Optimum mud window prediction is very crucial for drilling any well. Accurate prediction of pore pressure, fracture pressure and other geomechanical parameters such as stresses, rock mechanical properties and finally the collapse pressure are key for designing the optimum mud window and effective well planning. Predrill predictions of pore pressure and wellbore stability become more and more challenging as the industry is moving to more and deeper and ultra-deep water wells. This is primarily becaue of lack of offset calibration together with inherent probrems and challenges associated with deep water environments. A substantial amount of nonproductive time (NPT) was associated during the initial phases of drilling campaigns in the Brunei deepwater. Accurate mud weight window prediction using regional scale pore pressure prediction and geomechanical modeling clearly demonstrated a significant reduction in nonproductive times over the different phases of drilling campaigns till date. This also includes a regular update or refinement of the model as soon as new data or information becomes available. This paper presents some of the methodologies employed during well planning and construction with refinement along the way, resulting in improvement on pore pressure and geomechanical model. Our intent is to document and share our experiences and lessons learnt in Brunei deepwater well so that design and execution workflow can be continuously improved thus the well can be delivered safely and costeffectively.
Omar, M Mizuar (PETRONAS Carigali Brunei Ltd) | Rasli, M Faiz (PETRONAS Carigali Brunei Ltd) | Paimin, M Razali (CANAM Brunei Oil Ltd) | Maulana, Herry (CANAM Brunei Oil Ltd) | Ghosh, Amitava (Baker Hughes) | Abidin, M Zyden Su'if B Zainal (Brunei National Petroleum Company)
Pore pressure prediction and geomechanical modelling play a very important role in well planning and is one of the many challenges facing the oil industry today, as exploration focus worldwide is moving more and more into the deep-water environment. Pressure related problems in deepwater wells are mainly associated with narrow operating window resulting in severe well control incidents, sometimes even leading to early abandonment. A better understanding of the prevalent pore pressure regimes in terms of generating mechanisms along with pressure maintenance and dissipation through geologic time offers invaluable insight and perception about these challenges and also on our ability to predict and mitigate or minimize them. Borehole instability related problems like excessive wellbore breakout can result hole cleaning issues, stuck pipe, setting casing earlier or potentially losing the wellbore. It is important to analyze these challenges and develop an understanding of the same, prior to drilling so that, various plans and mitigation systems can be put in place.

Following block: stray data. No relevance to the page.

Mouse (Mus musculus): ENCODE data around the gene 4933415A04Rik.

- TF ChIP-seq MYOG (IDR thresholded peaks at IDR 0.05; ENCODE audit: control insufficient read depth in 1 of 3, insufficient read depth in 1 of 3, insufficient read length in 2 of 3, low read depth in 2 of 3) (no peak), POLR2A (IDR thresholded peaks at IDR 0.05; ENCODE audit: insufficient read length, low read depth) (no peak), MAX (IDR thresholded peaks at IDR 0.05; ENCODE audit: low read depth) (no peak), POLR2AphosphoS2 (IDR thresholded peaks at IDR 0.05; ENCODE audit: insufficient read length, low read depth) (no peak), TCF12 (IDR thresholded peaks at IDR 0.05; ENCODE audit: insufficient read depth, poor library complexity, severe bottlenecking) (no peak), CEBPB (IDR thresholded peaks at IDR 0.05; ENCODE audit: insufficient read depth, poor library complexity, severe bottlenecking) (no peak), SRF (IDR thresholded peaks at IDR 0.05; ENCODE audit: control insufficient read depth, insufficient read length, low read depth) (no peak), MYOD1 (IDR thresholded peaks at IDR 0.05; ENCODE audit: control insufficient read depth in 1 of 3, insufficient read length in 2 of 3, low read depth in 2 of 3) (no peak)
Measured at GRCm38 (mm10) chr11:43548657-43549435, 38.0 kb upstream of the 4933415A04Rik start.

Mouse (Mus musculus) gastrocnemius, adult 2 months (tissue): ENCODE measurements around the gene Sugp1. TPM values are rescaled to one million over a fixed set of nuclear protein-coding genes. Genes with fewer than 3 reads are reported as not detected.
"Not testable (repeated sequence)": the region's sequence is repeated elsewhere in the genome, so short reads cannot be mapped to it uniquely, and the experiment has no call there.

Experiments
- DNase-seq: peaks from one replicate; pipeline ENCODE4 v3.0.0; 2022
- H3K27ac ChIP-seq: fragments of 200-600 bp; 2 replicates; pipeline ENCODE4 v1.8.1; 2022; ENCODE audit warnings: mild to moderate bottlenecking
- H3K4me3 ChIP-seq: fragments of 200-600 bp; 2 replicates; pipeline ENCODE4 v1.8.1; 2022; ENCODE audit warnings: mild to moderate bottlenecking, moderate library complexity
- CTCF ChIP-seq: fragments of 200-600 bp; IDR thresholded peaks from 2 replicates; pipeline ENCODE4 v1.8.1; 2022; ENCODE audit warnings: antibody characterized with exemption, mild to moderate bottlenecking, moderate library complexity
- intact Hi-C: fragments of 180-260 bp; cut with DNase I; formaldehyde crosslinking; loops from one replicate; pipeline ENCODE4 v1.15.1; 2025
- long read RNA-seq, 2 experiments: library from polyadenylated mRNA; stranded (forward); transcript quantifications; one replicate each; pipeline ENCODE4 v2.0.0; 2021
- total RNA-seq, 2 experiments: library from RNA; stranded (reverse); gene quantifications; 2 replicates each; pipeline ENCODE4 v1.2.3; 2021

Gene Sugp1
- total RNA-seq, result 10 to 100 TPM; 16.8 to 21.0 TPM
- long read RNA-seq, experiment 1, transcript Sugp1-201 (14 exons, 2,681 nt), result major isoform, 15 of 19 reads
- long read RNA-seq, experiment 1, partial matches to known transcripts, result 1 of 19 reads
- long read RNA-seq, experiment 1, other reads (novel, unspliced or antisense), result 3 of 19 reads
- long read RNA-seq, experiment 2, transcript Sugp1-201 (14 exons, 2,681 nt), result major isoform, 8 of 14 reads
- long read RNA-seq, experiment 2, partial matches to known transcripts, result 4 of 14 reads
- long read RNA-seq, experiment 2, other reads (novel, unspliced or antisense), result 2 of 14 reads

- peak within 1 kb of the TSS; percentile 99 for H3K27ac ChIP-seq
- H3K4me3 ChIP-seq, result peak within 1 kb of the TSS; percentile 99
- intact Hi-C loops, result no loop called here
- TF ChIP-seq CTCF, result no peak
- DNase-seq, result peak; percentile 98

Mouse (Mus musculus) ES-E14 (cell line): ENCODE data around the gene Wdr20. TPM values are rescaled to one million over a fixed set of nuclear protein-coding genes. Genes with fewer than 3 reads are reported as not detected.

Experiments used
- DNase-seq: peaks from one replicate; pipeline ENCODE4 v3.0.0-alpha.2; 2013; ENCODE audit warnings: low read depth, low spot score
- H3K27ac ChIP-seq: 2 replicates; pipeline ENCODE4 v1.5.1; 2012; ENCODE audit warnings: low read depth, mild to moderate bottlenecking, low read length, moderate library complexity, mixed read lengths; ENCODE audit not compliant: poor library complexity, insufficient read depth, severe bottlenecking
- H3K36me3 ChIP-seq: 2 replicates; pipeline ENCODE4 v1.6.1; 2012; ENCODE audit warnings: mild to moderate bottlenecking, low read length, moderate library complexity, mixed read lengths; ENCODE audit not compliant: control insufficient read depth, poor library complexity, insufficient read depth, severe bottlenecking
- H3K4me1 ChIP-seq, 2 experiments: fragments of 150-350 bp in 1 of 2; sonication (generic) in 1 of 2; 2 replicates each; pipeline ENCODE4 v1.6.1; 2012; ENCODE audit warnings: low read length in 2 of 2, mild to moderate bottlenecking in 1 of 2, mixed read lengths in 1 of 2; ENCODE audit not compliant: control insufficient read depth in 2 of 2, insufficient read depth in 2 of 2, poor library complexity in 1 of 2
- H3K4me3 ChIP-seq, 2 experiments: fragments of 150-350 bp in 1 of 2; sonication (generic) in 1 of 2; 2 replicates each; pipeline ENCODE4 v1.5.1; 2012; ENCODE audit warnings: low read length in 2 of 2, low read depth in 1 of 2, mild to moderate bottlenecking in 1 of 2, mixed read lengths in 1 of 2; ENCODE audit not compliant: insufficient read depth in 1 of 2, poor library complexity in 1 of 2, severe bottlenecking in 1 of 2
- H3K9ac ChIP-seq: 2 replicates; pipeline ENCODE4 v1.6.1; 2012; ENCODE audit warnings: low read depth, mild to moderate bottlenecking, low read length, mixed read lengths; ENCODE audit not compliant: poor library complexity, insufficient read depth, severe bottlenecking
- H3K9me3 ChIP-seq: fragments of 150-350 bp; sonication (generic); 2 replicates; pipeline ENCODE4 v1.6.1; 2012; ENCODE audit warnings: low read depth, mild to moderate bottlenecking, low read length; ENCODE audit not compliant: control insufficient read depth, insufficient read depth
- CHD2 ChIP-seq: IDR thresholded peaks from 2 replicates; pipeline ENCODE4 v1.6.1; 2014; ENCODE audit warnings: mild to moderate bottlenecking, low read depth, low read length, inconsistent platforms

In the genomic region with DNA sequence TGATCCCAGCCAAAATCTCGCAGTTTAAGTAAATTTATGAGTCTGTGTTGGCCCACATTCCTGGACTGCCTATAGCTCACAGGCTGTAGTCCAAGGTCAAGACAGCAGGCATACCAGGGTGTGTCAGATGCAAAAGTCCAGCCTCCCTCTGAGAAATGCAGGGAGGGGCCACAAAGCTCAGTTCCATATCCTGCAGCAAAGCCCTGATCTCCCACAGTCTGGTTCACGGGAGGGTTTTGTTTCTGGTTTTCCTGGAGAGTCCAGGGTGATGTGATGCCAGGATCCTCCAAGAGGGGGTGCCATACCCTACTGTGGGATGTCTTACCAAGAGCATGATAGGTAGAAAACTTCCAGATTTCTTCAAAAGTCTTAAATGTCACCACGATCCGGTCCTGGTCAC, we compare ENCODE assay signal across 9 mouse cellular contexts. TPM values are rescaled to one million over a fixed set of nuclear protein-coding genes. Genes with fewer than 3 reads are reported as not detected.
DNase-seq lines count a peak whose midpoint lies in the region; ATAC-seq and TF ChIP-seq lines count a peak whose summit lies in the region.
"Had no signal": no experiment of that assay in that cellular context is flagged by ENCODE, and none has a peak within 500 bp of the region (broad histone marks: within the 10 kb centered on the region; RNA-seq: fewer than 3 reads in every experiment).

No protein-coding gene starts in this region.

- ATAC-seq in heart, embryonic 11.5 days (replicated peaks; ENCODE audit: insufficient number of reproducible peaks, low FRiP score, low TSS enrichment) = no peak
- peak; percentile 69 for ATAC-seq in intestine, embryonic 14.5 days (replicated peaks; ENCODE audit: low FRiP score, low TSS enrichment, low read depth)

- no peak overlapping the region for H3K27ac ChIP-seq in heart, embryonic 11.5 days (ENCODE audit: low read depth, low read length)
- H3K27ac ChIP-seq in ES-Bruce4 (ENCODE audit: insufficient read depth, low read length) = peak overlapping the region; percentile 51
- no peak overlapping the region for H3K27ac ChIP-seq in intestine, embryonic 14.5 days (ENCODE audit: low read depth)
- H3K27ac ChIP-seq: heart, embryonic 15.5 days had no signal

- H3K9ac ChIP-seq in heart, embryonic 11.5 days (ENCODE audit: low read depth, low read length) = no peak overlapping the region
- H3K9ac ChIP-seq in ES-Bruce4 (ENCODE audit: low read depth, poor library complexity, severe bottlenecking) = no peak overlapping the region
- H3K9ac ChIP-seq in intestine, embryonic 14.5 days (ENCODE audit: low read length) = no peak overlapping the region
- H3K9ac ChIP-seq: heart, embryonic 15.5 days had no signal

A substantial amount of non-productive time (NPT) was associated during the initial phases of drilling campaigns in the Brunei deepwater. Accurate mud weight window prediction using regional scale pore pressure prediction and geomechanical modeling clearly demonstrated a significant reduction in nonproductive times over the different phases of drilling campaigns till date. This also includes a regular update or refinement of the model as soon as new data or information becomes available.
This paper presents some of the methodologies used during well planning and construction of deepwater and ultra-deepwater wells. It also discusses the work refinement throughout each drilling campaigns, which resulted in improvement on geological and geomechanical model. It is imperative to note that the intent is to document and share experiences and lessons learned in Brunei deepwater wells within the industry. This would enable the execution workflow and well design to be continuously improved for a safe and cost-efficient delivery of the wells.